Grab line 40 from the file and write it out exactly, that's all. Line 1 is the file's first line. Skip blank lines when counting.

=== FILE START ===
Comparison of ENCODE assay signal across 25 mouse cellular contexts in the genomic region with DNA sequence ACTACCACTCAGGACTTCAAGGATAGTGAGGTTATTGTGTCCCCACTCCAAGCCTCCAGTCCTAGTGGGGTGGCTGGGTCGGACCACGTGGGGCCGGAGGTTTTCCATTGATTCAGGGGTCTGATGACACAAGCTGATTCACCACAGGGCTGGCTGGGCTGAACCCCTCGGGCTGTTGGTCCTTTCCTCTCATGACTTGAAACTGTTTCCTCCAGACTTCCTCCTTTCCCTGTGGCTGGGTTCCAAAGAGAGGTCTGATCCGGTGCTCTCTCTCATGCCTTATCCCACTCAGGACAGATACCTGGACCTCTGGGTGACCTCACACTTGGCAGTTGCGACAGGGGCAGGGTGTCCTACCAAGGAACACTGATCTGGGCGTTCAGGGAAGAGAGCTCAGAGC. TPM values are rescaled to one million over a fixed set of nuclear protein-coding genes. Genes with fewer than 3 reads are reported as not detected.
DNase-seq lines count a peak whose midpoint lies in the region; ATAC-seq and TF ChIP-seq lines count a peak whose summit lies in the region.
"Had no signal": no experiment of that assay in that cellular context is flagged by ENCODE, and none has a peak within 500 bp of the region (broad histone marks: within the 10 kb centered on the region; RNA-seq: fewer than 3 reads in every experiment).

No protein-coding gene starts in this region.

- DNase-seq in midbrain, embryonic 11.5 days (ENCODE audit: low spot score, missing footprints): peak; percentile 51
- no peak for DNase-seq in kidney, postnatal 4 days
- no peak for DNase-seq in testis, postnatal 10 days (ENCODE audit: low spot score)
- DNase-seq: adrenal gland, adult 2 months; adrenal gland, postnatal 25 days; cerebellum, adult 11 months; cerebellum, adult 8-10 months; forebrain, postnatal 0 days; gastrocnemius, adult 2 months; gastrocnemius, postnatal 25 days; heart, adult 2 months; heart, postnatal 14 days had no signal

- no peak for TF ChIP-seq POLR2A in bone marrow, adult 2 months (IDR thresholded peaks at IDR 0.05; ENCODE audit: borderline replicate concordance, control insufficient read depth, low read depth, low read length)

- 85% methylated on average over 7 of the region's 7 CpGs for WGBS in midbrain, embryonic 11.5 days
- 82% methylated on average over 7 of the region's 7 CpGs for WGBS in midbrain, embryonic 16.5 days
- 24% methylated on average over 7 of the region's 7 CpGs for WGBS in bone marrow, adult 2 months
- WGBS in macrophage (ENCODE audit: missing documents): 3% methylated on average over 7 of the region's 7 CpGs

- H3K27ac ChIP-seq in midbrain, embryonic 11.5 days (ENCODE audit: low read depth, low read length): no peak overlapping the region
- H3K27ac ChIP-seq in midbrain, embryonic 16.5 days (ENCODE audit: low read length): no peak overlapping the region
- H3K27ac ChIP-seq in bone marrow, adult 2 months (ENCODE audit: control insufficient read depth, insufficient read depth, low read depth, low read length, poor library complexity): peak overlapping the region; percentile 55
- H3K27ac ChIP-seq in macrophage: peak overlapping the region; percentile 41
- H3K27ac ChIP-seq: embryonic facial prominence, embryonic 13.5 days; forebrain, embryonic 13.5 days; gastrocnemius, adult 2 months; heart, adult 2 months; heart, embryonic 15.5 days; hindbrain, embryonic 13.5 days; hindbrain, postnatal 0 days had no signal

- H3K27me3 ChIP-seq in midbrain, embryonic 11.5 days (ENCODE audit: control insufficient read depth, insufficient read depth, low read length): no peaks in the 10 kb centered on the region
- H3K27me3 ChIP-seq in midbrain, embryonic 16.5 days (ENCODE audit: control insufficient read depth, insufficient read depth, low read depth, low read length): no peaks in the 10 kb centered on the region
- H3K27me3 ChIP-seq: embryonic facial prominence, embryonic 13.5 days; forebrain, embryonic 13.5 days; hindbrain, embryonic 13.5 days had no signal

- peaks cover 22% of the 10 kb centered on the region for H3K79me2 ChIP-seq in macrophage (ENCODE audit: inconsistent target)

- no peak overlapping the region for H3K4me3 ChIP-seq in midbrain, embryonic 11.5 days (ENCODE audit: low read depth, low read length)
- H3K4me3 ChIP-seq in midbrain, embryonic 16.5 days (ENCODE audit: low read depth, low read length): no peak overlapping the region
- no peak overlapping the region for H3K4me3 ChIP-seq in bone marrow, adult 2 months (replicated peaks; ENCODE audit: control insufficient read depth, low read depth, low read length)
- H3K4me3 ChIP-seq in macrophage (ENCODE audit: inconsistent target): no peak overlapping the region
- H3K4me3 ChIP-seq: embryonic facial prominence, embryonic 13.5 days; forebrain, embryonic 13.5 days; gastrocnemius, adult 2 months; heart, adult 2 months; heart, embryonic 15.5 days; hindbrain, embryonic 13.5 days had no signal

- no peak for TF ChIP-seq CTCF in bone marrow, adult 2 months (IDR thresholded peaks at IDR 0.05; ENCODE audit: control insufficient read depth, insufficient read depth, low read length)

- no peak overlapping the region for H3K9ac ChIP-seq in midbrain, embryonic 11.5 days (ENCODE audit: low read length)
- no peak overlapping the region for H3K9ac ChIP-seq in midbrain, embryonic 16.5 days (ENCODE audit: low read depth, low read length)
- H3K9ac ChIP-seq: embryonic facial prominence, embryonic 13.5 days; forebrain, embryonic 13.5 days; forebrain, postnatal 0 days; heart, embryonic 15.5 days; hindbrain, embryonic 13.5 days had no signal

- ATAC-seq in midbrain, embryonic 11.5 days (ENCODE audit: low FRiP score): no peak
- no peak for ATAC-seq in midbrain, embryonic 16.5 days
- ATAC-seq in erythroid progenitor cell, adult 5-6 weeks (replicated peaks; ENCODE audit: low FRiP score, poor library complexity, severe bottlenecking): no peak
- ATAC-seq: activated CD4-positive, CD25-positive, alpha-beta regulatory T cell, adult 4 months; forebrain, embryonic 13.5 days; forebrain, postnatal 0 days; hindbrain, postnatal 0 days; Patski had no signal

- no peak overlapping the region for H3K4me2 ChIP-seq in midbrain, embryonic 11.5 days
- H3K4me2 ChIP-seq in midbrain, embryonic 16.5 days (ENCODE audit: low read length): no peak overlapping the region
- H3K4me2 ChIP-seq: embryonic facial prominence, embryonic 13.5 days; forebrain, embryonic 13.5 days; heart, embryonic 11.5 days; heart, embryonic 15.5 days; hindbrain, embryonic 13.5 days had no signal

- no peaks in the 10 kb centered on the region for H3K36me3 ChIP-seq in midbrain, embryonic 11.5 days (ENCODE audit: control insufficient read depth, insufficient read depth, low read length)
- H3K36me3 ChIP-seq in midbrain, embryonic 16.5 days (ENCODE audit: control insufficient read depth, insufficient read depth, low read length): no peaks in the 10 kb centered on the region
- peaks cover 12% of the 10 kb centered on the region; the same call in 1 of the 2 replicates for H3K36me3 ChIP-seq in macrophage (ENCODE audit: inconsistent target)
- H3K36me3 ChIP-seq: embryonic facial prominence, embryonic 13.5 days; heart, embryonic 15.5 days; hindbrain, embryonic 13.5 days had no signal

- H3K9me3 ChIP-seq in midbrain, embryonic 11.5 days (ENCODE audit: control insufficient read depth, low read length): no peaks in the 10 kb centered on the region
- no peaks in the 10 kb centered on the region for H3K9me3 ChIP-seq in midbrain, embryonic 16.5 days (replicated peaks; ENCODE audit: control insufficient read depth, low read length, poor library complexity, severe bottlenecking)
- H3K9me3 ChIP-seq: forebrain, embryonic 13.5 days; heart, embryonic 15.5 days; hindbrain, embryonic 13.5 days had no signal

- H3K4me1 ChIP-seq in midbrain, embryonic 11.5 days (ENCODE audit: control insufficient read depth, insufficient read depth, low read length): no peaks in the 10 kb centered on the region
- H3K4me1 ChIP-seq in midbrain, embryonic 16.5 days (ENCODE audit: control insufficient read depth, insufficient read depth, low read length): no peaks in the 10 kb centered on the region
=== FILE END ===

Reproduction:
- H3K36me3 ChIP-seq in midbrain, embryonic 16.5 days (ENCODE audit: control insufficient read depth, insufficient read depth, low read length): no peaks in the 10 kb centered on the region